Active living and sports
Mobility devices to empower, inspire, and promote freedom of movement.
Active living and sports
Sports open up a whole new world of possibilities to people with disabilities. Back when Ottobock began supporting Paralympic athletes over 30 years ago, the introduction of special carbon springs radically improved athletic performances at the Paralympic Games. Over the following years, we continued to work closely with role models from the world of sports to optimize our sports products and services. New methods and products were tested – with the aim of providing better support, not only to top-level athletes, but to children and recreational athletes as well.
Today, those who look for them will almost always find appropriate opportunities to engage in individual or team sports, as well as the appropriate equipment to get them started. When it comes to choosing or using the right prosthetic or orthotic device for active living, a few tips can be a big help for newcomers in particular. One thing we have learned from sports – and this applies to professionals and amateurs alike – is that you can often achieve so much more tomorrow than you believe possible today.
Living an active lifestyle benefits our bodies and minds. Exercising your cardiovascular system, maintaining personal mobility, unwinding, and overcoming challenges – these are all good reasons for people with and without disabilities to take up a sport. But where do you begin? We've provided information and examples to help newcomers get started.
Which sport is right for me?
These days, even people who use prostheses or wheelchairs can engage in a wide range of sports. Most sports for people with disabilities are closely based on their conventional counterparts. As a result, many such sports are played in the same manner and with the same rules. A large number of sports clubs even offer inclusive sports programs in which people can participate regardless of their type of disability.
Not every activity is suitable for everyone, but when it comes to choosing your sport, restricted mobility is playing an increasingly minimal role. This is due in part to the huge technological advances in sports equipment. You don’t have to be a professional athlete to benefit from this.
Below, you will find an overview of team sports and individual sports as well as ways for children with disabilities to develop a love of movement through sports. Regardless of whether you use a prosthesis, a wheelchair, or some other device, there’s definitely at least one sport out there which is perfect for you and worth giving a try!
Types of Individual Sports
Many athletics events have been adapted and use approved devices so people with different types of disabilities can participate. Athletics events differentiate between those held on the track (e.g., 100 meter sprint), those held on the road (e.g., marathon), and those held on the field (e.g., long jump, shot put). In order to compare performances more fairly, athletes are divided into disability categories when competing. Many sports clubs offer inclusive athletics training for people with and without disabilities.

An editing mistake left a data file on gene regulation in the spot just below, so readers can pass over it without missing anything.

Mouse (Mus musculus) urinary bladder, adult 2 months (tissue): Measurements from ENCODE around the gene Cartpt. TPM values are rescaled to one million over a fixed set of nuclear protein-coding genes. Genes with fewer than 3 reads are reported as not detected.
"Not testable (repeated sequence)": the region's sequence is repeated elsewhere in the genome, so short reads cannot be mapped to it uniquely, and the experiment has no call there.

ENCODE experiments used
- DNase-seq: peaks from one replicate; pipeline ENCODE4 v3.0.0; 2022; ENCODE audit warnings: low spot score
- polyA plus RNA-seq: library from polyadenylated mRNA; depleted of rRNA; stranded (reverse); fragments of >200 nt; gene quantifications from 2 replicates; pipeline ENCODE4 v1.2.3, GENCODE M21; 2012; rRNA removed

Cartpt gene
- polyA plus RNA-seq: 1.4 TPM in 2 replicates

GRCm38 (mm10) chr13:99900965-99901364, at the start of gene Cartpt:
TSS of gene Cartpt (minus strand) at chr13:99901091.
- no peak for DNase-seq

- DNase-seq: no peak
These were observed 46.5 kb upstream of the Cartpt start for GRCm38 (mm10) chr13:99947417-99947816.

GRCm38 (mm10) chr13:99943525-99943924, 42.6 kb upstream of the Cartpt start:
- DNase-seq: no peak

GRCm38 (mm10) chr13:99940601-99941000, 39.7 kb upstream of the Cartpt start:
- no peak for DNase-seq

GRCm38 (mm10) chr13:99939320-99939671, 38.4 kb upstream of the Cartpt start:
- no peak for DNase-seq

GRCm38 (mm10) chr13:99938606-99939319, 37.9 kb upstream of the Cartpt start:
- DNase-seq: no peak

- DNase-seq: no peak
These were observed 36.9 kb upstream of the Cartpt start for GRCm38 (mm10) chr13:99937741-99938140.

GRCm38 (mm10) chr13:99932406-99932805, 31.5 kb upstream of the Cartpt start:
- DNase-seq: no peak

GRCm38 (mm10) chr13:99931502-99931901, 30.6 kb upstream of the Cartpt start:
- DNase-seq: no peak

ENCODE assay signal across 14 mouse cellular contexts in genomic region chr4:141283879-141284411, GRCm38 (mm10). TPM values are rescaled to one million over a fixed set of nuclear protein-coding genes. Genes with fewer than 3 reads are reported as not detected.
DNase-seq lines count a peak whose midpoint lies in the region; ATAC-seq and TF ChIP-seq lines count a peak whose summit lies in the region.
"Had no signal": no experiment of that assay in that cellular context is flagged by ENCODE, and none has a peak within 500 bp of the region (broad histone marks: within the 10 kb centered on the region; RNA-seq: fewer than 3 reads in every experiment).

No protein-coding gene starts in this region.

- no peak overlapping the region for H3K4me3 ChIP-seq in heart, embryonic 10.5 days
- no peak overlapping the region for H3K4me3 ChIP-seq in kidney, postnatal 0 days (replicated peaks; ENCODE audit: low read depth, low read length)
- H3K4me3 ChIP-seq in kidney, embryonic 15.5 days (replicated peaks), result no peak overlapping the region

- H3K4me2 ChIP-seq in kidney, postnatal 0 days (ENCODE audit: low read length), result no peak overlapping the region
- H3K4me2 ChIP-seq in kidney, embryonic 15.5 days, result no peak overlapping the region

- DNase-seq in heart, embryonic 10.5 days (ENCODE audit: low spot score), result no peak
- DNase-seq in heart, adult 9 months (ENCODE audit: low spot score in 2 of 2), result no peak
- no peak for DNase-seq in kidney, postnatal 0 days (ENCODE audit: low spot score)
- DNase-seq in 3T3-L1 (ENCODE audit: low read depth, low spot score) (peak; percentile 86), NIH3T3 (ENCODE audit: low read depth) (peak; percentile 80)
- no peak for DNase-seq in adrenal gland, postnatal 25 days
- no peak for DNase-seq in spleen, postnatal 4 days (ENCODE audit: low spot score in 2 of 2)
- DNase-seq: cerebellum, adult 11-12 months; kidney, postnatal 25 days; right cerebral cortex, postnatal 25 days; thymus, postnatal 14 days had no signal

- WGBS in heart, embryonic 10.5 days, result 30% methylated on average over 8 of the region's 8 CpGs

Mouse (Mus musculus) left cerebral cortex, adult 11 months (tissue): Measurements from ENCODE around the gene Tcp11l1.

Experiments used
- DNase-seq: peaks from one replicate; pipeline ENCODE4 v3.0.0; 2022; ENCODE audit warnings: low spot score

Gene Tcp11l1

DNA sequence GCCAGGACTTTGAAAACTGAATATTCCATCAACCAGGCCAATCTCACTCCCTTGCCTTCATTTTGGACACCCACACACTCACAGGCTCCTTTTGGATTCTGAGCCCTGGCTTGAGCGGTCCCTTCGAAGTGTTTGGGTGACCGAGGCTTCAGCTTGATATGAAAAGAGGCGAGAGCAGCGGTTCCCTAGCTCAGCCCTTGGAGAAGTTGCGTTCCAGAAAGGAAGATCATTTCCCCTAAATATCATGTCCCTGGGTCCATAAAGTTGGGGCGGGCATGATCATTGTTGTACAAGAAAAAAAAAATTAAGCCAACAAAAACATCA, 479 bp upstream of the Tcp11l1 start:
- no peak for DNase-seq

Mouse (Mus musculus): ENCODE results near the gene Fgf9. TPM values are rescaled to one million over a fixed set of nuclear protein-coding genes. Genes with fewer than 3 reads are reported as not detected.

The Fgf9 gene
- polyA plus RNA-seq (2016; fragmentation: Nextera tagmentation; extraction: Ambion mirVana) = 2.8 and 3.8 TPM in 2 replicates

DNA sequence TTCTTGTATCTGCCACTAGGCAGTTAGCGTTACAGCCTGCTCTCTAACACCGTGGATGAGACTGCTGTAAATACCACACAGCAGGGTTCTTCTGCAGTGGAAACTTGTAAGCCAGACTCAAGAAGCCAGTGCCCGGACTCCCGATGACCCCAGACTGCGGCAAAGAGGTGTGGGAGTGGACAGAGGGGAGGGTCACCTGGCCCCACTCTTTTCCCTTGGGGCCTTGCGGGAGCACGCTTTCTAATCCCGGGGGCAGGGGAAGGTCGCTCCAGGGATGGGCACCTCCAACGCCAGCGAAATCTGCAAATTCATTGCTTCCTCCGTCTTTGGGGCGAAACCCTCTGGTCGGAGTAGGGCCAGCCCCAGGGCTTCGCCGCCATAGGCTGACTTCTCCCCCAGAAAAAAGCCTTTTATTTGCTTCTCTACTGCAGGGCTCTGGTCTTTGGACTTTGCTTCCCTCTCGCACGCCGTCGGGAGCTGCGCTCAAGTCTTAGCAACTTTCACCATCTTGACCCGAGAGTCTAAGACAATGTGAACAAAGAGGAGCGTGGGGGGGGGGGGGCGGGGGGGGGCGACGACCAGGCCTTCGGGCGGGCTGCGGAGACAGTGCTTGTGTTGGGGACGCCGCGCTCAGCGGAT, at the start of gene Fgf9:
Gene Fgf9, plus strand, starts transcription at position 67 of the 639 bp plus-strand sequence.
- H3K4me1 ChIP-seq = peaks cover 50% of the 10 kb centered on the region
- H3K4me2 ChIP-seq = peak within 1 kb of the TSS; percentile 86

Team sports are group experiences. Besides keeping you fit, they also have a strong social dimension. Nobody wins or loses alone. Victory is only achieved by working together. Those who train and invest themselves on behalf of a team will enjoy a deep sense of camaraderie and mutual respect. Naturally, team members are expected to be reliable in attending practices and keeping agreements. But commitment can be very helpful for people especially when they begin a sport, because it helps them integrate the new activity into their routine on an ongoing basis.
There are numerous team sports that people with and without disabilities can play together. It’s worth trying various options before you decide which sport and which team is best suited to your needs and wishes. There are various different team sports, but if you would like to know more about a particular sport or where you can engage in a sport locally, please contact your national disabled sports association.
Sitting volleyball is a dynamic game in which two teams of six play across a 3.77-feet-high net. The technique is identical to that of conventional volleyball, the only difference being that the player’s torso must be touching the ground when they make contact with the ball. Sitting volleyball is ideal for athletes with leg disabilities, as players are seated throughout the game. Players may use their arms and legs to move around, but no other devices are permitted.